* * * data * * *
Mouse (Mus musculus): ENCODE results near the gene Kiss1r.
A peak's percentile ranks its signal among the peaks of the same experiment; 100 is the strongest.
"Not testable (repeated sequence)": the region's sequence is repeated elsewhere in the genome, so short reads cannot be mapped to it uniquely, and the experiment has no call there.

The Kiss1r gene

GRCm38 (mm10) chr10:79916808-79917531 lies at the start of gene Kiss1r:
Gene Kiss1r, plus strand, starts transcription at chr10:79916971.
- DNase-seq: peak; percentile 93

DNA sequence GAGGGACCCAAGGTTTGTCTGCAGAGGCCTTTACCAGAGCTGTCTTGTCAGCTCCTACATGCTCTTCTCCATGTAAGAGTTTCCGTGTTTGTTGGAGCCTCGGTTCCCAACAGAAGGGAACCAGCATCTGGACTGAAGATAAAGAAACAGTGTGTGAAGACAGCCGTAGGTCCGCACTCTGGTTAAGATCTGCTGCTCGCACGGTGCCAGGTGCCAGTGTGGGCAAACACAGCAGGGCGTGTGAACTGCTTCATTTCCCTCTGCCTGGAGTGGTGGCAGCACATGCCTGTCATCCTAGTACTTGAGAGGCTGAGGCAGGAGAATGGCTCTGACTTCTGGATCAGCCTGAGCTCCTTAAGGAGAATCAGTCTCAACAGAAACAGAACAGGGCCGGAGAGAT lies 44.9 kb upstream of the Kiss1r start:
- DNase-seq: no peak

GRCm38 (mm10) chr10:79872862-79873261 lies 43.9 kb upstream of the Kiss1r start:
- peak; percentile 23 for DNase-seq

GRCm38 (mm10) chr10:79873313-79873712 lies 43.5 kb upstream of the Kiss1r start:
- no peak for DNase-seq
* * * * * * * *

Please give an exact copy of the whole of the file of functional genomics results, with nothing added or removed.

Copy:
Mouse (Mus musculus): ENCODE results near the gene Kiss1r.
A peak's percentile ranks its signal among the peaks of the same experiment; 100 is the strongest.
"Not testable (repeated sequence)": the region's sequence is repeated elsewhere in the genome, so short reads cannot be mapped to it uniquely, and the experiment has no call there.

The Kiss1r gene

GRCm38 (mm10) chr10:79916808-79917531 lies at the start of gene Kiss1r:
Gene Kiss1r, plus strand, starts transcription at chr10:79916971.
- DNase-seq: peak; percentile 93

DNA sequence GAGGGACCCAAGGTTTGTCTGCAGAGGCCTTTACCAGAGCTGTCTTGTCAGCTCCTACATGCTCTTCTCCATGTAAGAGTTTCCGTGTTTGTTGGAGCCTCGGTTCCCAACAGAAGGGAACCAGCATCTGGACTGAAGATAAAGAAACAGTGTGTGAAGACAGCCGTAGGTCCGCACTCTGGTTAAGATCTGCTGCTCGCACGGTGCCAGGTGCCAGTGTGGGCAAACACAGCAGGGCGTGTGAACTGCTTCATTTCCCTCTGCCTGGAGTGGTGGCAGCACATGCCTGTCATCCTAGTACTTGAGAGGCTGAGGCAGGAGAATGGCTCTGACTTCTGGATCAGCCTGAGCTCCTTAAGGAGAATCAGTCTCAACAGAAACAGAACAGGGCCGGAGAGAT lies 44.9 kb upstream of the Kiss1r start:
- DNase-seq: no peak

GRCm38 (mm10) chr10:79872862-79873261 lies 43.9 kb upstream of the Kiss1r start:
- peak; percentile 23 for DNase-seq

GRCm38 (mm10) chr10:79873313-79873712 lies 43.5 kb upstream of the Kiss1r start:
- no peak for DNase-seq